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This P/E Suggests Randgold Resources Limited is a Buy

The FTSE 100 has risen by more than 80% since it hit rock bottom in 2009, and bargains are getting harder to find.

I’m on the hunt for companies that still look cheap, based on their long-term earnings potential. To help me hunt down these bargains, I’m using a special version of the price to earnings ratio called the PE10, which is one of my favourite tools for value investing.

The PE10 compares the current share price with average earnings per share for the last ten years. This lets you see whether a company looks cheap compared to its long-term earnings.

Today, I’m going to take a look at the PE10 of FTSE 100 gold miner Randgold Resources Limited (LSE: RRS) (NASDAQ: GOLD.US).

Is Randgold Resources a buy?

Over the last ten years, Randgold’s share price has risen by 654%. The firm has delivered rising profits, has net cash of $250m, and no debt — despite capital expenditure of $563m last year.

The only trouble is that the firm’s soaring valuation was linked to the price of gold. Since the start of March, both gold and Randgold’s share price have fallen by around 22%.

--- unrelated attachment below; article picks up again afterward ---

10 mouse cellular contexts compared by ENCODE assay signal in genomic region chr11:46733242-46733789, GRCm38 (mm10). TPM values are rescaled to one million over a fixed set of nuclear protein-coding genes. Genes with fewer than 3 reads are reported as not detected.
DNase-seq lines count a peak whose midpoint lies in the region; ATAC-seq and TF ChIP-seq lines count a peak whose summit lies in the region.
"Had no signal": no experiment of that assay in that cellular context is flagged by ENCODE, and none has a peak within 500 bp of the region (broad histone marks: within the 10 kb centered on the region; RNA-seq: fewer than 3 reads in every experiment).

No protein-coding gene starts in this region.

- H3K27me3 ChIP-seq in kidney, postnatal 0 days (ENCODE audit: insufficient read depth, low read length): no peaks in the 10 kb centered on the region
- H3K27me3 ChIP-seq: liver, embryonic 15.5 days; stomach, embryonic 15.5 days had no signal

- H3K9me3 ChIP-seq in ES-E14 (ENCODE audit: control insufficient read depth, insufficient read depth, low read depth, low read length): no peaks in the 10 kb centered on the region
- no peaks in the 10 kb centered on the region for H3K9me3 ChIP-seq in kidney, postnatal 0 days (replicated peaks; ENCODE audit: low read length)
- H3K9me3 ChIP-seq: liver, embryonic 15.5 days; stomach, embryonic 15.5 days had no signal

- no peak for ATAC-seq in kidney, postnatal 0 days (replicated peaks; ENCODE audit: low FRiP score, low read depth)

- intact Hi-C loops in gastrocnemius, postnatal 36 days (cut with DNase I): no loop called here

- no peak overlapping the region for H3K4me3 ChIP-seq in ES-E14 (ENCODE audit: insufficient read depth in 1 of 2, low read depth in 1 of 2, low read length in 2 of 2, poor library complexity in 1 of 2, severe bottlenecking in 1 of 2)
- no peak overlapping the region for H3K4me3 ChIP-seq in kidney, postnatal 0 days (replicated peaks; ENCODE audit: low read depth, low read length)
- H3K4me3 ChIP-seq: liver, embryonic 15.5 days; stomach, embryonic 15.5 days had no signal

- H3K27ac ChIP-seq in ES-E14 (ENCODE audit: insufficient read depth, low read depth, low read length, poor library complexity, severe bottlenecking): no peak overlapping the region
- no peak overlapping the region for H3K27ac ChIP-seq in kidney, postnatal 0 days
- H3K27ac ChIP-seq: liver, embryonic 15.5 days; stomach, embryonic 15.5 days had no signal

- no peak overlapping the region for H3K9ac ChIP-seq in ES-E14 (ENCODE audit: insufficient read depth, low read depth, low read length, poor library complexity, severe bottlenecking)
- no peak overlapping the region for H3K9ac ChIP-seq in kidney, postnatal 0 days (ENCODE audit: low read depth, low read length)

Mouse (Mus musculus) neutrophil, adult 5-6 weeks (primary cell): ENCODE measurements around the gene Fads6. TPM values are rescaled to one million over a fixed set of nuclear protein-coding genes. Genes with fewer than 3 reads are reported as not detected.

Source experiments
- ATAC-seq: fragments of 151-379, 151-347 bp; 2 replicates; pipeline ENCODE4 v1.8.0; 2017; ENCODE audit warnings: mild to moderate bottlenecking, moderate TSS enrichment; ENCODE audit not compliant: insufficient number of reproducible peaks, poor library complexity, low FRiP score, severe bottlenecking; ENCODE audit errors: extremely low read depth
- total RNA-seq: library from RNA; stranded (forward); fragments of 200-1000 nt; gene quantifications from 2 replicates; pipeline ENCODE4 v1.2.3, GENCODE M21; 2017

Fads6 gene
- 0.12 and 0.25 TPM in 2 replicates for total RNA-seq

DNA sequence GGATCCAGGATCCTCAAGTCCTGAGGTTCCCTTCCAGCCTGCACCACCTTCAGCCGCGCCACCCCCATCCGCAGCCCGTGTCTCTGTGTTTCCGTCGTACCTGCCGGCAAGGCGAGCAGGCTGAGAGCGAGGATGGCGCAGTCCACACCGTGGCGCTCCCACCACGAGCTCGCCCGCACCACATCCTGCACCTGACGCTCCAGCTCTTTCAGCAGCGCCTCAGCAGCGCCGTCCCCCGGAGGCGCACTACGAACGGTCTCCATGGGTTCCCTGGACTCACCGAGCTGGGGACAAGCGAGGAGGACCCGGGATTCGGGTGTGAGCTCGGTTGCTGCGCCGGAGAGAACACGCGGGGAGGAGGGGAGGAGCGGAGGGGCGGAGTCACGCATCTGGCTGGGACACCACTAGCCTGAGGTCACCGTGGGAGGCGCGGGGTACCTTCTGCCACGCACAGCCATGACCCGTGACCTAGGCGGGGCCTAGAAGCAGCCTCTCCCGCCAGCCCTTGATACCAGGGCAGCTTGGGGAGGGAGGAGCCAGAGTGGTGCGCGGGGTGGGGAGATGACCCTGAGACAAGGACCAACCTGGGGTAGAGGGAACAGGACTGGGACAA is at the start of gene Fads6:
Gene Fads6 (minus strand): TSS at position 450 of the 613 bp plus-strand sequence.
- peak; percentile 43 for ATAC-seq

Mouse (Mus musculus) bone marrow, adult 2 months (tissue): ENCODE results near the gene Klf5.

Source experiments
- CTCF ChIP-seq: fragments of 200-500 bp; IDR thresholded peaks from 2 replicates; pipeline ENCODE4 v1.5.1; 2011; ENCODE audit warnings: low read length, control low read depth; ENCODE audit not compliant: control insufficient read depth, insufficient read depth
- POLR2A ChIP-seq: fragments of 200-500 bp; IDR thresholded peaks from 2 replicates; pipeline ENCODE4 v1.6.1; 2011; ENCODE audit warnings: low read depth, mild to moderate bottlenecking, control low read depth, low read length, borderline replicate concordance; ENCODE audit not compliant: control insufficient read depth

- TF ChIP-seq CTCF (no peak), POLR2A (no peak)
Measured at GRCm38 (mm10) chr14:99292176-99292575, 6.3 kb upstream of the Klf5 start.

Randgold’s rising production and falling share price means that it’s cheaper than it has been for a long time, as these figures show:

  Trailing
P/E
PE10
Randgold Resources 13.3 43.3

Randgold’s P/E of 13.3 is not exactly cheap, but it is substantially less than the firm’s PE10 of 43.3, which reflects its sustained growth and historically high valuation.

The firm claims its reserves can be profitably mined as long as the price of gold remains above $1,000 per ounce. I don’t expect gold to fall below this level, as it would put many gold producers out of business, resulting in a shortage of supply and rising prices.

75% production increase

Randgold’s profits are expected to fall by around 20% this year, before rising again in 2014, as production ramps up at the firm’s Kibali mine, which is due to start producing gold later this year.

Gold production from Kibali is expected to reach 600,000 ounces per year when the mine finishes ramping up — 75% more than Randgold’s total production in 2012.

I believe that Kibali’s potential makes Randgold a buy, but I’m waiting on the sidelines for now, because I think that gold may still have further to fall, which could make Randgold’s shares cheaper still.

Can you beat the market?

If you already own shares in Randgold Resources, then I’d strongly recommend that you take a look at this special Motley Fool report. Newly updated for 2013, it contains details of top UK fund manager Neil Woodford’s eight largest holdings.

Mr. Woodford’s track record is impressive: if you’d invested £10,000 into his High Income fund in 1988, it would have been worth £193,000 at the end of 2012 — a 1,830% increase!

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> Roland does not own shares in any of the companies mentioned in this article.